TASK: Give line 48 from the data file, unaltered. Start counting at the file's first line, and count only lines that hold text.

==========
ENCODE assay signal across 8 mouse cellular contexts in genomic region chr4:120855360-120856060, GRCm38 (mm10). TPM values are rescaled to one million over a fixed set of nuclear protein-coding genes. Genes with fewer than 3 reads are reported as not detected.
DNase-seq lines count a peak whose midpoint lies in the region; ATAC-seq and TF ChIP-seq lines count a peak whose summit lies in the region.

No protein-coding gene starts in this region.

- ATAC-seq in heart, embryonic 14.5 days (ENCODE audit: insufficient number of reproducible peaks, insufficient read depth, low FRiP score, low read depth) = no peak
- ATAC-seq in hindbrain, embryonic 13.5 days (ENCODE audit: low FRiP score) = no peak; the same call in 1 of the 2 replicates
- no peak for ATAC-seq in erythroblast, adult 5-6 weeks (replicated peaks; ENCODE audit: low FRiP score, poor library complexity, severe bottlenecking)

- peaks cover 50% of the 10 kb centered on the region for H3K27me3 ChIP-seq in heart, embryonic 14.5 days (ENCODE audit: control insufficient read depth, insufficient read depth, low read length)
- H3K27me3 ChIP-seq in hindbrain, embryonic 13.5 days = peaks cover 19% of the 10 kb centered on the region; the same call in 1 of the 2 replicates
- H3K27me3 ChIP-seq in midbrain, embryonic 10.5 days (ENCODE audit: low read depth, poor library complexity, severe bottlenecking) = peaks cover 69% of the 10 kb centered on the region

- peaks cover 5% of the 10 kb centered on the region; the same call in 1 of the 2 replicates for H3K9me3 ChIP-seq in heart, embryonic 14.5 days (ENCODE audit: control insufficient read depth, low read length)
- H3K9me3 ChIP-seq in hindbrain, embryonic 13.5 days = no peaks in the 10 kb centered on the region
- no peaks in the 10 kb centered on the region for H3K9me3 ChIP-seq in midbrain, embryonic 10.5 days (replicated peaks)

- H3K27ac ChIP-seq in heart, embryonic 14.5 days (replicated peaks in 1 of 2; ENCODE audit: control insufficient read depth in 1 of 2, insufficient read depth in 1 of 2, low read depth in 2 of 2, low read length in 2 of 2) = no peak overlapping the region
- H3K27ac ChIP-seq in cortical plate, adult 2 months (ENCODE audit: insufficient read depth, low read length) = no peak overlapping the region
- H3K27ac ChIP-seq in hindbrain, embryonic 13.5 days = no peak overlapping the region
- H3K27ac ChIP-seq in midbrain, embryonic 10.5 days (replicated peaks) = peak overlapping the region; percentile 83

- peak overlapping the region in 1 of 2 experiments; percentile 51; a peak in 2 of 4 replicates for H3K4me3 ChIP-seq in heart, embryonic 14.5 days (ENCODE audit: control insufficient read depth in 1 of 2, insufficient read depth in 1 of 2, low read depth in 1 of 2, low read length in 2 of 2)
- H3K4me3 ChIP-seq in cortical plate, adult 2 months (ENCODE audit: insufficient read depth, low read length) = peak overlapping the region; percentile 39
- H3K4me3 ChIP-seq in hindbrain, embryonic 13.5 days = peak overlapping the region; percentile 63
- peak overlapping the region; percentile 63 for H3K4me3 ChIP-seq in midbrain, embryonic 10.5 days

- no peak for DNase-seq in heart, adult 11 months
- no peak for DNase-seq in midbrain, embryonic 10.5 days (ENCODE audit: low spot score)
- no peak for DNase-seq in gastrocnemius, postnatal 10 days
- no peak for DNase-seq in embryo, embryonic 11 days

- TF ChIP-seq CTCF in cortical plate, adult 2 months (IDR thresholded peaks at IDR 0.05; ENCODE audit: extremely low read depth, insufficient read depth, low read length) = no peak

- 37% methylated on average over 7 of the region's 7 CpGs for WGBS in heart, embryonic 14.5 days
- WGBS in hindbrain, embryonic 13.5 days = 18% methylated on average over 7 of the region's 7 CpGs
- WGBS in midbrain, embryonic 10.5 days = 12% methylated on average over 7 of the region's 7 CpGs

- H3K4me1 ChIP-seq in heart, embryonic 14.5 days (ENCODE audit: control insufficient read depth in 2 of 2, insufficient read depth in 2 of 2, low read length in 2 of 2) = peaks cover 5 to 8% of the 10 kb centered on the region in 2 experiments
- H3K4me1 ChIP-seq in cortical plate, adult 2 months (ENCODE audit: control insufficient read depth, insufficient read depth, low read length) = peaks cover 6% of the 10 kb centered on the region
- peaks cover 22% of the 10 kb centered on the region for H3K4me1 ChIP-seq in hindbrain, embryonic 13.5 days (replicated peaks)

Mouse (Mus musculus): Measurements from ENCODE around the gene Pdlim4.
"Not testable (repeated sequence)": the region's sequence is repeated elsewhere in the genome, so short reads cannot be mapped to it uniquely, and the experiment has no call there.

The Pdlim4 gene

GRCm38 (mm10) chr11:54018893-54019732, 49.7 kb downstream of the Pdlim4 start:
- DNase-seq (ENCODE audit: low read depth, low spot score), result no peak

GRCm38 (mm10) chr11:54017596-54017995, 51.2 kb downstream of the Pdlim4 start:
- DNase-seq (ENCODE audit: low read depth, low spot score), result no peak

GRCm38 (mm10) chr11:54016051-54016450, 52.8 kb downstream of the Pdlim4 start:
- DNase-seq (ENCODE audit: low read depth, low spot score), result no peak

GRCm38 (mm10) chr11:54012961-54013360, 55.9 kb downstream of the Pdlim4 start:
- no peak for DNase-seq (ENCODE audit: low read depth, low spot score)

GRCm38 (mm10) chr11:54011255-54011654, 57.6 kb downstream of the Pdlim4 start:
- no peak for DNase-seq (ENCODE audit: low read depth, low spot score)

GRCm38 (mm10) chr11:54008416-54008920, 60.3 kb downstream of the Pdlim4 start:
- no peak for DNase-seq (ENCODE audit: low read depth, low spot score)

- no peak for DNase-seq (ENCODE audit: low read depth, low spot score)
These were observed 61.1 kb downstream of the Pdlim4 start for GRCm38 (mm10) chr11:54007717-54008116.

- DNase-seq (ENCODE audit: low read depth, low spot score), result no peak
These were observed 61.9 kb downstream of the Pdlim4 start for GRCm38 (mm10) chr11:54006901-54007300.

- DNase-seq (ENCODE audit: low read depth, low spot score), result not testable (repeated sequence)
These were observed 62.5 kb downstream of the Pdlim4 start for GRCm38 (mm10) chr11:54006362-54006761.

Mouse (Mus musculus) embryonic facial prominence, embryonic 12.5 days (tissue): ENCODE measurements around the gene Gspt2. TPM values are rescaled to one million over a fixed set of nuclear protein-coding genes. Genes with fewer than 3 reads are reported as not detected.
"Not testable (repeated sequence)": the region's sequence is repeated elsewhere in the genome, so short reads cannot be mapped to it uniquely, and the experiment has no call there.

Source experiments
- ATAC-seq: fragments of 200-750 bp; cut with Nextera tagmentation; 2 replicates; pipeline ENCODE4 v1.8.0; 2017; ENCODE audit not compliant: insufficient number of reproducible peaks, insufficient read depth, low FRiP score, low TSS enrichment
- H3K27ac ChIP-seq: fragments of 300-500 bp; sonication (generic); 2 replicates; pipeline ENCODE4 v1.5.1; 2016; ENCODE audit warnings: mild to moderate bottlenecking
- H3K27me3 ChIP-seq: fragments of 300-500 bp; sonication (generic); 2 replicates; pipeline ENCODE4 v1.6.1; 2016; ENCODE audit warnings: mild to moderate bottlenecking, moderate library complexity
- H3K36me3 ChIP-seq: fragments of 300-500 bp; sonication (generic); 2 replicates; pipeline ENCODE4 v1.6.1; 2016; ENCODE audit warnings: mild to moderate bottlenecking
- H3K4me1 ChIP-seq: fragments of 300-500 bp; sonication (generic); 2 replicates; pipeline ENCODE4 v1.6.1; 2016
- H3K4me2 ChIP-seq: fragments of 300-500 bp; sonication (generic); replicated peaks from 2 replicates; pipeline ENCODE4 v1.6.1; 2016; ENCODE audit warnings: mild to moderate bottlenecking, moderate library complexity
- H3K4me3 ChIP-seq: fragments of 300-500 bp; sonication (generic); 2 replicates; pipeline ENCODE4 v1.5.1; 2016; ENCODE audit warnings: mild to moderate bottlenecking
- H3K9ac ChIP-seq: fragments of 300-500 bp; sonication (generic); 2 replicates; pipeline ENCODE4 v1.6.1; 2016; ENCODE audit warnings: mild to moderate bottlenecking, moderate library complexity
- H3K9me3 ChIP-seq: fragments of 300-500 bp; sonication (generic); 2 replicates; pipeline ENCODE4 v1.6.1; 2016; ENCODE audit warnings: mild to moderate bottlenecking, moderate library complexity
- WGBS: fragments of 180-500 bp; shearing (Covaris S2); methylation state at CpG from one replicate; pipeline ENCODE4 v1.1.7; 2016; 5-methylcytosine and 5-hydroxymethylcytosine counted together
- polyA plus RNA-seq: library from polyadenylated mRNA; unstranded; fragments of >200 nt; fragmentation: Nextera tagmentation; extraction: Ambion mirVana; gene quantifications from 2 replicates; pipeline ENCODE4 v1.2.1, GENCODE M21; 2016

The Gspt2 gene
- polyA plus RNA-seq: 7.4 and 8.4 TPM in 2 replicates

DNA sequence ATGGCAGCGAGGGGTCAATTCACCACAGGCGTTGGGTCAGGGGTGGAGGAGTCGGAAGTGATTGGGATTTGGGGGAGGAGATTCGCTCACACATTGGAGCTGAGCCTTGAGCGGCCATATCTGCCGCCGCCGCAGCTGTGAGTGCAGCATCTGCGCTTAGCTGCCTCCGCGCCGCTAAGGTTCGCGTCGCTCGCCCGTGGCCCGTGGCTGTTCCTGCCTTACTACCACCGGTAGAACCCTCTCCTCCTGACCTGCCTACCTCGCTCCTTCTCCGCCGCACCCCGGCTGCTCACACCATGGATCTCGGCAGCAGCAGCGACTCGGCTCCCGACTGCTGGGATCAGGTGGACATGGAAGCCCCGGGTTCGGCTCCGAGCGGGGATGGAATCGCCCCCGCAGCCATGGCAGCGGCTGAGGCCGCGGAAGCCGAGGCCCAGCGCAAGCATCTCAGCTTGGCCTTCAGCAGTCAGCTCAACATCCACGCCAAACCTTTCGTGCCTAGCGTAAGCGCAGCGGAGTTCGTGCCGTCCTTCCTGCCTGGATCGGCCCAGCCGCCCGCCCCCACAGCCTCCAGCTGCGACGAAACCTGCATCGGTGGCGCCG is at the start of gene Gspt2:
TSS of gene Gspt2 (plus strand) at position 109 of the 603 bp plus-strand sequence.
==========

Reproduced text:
These were observed 61.1 kb downstream of the Pdlim4 start for GRCm38 (mm10) chr11:54007717-54008116.